News

FOOD

The region’s largest food hub links 35 producers with 10 buyers, and funding from the province will help it expand

By Debora Van Brenk, The London Free Press

(MORRIS LAMONT, The London Free Press)

(MORRIS LAMONT, The London Free Press)

An organization sprung from Ontario’s collapsed tobacco industry is getting more provincial cash to expand the largest of the region’s food hubs.

Driven by an eat-local movement, the SCOR FoodHub is a conduit for producers and buyers in the fertile five-county area within the South Central Ontario Region.

“We’re very spoiled here,” said Art Lawson, executive director of SCOR. “We have some excellent producers with some great products.”

The region also has committed purchasers intent on buying fresh and local, he said.

Until recently, though, there was little organized way of connecting producer and purchaser.

That’s because individual producers rarely have their own distribution networks, while buyers relying on single producers can rarely get guarantees of specific products when needed.

The SCOR FoodHub, operating for a little more than a year, links the two groups. It just received a provincial boost to expand its services, through an $89,000 grant from the Ontario Ministry of Agriculture.

What that means is that organizations such as Huron University College food services can bring in a variety of meat and produce that meet students’ needs.

“The quality of the product is fantastic,” said Peter Ramsay, director of food services at Huron University College.

The school started using the food hub only this fall, and there are already plans in place for students to visit some farms early next year. “It’s nice for the students to know where their food is coming from.”

Food grown locally often is trucked to the Ontario Food Terminal, with some of it making taking a circuitous route back to the region’s classrooms and cafeterias.

But under the food-hub concept, growers can pool as much product as is needed for buyers and use designated climate-controlled centres. All the food and temporary storage areas are food-safety certified.

“I think what makes us unique and give us a strong foundation is that in our geographic area, there are a lot of products that we can produce,” Lawson said.


Art Lawson, general manager of SCOR and leader of local food hub project with Murray Good, owner of Whitecrest Mushrooms and Jim Oliver, counsellor for Norfolk county and chairman of SCOR, l-r, at the Middlesex County building on Tuesday. (MORRIS LAMONT, The London Free Press)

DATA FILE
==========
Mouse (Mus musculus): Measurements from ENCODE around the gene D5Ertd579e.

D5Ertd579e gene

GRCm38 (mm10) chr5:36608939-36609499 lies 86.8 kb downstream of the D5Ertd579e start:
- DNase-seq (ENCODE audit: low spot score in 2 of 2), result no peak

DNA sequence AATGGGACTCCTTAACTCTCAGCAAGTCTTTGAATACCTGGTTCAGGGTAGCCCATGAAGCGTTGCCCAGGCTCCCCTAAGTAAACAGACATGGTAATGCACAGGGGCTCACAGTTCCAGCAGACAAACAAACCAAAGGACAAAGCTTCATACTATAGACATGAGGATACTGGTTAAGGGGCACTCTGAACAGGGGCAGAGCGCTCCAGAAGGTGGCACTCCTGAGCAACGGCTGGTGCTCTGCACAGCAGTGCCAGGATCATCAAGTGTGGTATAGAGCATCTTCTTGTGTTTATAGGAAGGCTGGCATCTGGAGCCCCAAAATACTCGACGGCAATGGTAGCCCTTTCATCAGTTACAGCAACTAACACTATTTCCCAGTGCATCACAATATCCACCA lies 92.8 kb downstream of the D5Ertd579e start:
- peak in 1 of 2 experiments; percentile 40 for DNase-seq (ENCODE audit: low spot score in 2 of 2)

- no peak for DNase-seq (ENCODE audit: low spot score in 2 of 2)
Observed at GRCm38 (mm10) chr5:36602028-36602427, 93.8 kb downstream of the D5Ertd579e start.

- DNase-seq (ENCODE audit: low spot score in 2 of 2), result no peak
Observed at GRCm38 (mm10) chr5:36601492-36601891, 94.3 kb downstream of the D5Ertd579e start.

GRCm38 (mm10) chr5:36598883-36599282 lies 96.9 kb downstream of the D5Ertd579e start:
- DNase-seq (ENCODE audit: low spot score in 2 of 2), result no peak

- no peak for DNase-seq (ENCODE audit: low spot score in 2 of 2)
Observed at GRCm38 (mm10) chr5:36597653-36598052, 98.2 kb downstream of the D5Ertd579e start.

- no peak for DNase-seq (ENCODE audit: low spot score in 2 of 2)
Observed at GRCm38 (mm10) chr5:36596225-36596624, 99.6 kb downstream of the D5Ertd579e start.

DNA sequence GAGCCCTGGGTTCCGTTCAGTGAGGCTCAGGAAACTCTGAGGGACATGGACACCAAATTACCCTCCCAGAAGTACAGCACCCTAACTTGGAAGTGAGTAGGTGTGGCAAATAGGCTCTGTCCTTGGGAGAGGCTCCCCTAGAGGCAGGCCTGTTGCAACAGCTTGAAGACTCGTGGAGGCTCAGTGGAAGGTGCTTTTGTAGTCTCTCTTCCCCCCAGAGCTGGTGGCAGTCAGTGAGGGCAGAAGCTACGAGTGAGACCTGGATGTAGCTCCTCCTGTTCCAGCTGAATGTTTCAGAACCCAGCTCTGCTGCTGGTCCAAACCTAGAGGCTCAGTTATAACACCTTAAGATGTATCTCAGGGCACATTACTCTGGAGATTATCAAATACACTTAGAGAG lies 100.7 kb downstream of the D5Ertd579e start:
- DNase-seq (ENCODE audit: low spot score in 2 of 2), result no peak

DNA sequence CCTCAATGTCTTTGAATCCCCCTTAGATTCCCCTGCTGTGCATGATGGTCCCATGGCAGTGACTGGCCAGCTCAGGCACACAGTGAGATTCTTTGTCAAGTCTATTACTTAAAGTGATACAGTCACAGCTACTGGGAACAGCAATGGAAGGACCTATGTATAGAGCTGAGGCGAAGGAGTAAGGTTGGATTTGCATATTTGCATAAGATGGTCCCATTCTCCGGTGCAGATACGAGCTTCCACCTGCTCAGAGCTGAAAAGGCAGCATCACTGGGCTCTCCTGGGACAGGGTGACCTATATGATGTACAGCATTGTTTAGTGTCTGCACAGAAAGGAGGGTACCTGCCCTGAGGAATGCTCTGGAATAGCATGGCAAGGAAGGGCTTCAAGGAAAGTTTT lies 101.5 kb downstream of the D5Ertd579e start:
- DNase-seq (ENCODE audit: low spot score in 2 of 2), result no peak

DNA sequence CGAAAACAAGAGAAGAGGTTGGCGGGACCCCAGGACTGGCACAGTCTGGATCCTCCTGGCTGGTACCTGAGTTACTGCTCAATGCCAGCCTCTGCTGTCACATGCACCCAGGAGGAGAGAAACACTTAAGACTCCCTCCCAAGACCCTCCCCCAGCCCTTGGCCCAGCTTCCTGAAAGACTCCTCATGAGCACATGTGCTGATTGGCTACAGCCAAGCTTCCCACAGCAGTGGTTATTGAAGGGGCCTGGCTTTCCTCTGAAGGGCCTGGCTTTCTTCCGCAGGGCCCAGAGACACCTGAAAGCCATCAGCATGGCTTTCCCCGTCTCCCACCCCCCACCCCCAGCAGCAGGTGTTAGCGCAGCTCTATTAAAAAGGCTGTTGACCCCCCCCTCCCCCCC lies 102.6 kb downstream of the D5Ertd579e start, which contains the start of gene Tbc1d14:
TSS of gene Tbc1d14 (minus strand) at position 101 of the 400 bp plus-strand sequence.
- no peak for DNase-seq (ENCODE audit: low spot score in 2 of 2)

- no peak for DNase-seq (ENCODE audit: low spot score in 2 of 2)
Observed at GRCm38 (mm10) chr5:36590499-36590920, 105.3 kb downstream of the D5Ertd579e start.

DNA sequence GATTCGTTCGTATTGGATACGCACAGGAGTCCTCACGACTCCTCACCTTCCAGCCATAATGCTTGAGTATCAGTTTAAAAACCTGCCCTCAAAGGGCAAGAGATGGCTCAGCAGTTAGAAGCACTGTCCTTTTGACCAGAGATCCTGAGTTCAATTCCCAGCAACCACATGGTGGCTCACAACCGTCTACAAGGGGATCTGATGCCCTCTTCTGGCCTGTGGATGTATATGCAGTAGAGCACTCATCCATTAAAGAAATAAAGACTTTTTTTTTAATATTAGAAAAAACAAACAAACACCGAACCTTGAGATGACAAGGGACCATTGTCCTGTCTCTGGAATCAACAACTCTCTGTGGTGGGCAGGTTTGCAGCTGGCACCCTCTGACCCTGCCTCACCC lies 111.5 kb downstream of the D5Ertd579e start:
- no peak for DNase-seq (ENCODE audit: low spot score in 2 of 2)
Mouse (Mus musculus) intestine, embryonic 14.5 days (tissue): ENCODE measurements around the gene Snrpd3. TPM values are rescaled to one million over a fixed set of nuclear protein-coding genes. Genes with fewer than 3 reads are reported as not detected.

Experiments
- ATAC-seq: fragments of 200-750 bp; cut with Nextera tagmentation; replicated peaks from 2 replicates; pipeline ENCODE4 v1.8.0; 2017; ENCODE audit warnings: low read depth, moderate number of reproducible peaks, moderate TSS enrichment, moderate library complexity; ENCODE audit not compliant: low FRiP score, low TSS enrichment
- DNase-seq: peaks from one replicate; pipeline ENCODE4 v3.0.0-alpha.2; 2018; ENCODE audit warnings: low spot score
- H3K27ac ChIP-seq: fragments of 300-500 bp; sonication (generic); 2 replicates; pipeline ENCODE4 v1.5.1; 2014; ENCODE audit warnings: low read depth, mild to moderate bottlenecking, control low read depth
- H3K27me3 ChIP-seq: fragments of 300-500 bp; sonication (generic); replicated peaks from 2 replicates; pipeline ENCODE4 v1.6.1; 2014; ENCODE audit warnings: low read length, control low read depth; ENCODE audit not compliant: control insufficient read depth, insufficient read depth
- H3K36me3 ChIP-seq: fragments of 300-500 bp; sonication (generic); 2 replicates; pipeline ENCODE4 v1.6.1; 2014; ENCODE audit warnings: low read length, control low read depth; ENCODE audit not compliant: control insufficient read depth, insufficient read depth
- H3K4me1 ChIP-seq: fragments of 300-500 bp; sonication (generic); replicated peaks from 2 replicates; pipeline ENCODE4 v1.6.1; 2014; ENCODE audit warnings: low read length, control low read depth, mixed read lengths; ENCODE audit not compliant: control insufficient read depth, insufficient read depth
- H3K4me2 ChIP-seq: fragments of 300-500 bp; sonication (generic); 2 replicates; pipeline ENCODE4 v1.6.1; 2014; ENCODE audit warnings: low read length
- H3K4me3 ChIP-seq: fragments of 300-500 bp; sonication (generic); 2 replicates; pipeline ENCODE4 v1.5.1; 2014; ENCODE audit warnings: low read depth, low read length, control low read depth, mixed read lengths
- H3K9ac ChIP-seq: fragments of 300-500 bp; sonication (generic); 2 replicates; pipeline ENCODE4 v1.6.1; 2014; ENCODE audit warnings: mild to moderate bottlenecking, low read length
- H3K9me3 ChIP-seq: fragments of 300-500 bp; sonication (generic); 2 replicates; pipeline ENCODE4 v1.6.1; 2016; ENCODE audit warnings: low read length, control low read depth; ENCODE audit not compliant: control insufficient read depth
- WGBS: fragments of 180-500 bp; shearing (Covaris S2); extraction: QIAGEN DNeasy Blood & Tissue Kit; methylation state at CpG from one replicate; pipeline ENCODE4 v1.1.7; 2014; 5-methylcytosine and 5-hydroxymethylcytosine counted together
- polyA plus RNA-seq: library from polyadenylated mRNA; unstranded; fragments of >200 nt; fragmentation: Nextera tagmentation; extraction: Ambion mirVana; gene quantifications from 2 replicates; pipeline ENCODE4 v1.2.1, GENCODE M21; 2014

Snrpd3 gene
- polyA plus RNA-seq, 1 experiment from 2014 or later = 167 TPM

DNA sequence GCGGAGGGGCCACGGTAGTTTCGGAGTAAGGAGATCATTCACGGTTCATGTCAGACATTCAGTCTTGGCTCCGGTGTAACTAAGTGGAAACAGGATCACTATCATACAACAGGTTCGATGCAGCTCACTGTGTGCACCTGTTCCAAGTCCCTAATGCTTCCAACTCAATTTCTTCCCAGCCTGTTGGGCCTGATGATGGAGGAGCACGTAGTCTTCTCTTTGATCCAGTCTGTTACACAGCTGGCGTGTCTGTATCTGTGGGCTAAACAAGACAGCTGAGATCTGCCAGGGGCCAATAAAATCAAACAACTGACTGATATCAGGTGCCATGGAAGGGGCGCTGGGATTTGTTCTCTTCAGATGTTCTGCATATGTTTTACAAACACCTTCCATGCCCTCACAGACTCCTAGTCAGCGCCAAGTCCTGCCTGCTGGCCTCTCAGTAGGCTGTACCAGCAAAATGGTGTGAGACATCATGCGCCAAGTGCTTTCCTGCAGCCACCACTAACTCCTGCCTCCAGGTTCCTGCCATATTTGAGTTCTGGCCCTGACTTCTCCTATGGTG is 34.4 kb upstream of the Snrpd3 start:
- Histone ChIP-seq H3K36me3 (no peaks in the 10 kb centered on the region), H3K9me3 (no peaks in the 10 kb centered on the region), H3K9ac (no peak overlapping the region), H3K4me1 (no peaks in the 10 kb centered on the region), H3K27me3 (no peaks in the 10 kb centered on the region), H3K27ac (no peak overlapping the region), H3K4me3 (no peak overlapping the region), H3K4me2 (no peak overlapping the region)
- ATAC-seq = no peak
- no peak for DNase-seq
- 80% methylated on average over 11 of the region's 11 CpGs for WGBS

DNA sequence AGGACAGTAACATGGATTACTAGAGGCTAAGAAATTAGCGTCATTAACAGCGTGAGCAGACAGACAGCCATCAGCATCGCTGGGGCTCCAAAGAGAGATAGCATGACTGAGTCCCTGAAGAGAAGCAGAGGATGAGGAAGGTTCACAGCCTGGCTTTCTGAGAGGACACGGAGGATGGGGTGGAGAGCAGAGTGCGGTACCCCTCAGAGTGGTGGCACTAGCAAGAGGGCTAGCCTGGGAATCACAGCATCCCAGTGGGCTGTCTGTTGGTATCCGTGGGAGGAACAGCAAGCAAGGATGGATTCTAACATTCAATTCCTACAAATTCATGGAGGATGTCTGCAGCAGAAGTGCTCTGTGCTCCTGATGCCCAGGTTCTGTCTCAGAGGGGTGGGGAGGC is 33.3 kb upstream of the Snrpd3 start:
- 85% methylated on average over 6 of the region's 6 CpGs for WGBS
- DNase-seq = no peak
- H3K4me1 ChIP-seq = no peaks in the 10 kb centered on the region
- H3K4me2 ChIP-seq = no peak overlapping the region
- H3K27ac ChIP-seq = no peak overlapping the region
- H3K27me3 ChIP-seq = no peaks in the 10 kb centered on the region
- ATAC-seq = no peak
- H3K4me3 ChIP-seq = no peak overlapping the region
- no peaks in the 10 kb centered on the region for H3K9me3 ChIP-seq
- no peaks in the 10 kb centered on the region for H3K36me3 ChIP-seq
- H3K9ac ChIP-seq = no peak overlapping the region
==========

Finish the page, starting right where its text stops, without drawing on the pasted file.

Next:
And though there are other small hubs in Ontario — including in Huron-Grey and Perth as well as micro-hubs called community-supported agriculture (CSAs) — there may well be opportunity to expand and collaborate more broadly, he said.

He expects the value of food traded through the hub to be $500,000 next year.

SCOR began in 2008 as rural communities from Norfolk to Elgin banded together to diversify their collective economy after the collapse of the area’s tobacco industry.

The institutional and food-service customers include about 30,000 area elementary school children through the Ontario Student Nutrition Program.

The university students sparked the demand themselves and Brown’s, the food-service operator that has Huron University College contract, was eager to make it happen, Ramsay said.

The wide variety of food — fruit, vegetables, meat and cheese — and the traceability of food to its local source make the foodhub a concept with staying power, he said.

South Central Ontario Region FoodHub

  • 28 municipalities within Brant, Elgin, Middlesex, Norfolk and Oxford
  • 35 producers and about 10 customers (most of them institutions and food-service providers at schools)
  • Food includes meats, tomatoes, cucumbers, mushrooms, carrots, potatoes, onions, shallots, peppers, cheese, blueberries and peaches.

How it works

  • Every Monday, producers submit online how many of each item they can make available for sale that week.
  • Customers order online and each producer gets an email detailing what they need to deliver that week.
  • Producers bring the pre-ordered food to one of five climate-controlled hub sites on Friday afternoon,
  • Food delivered to customers on Monday.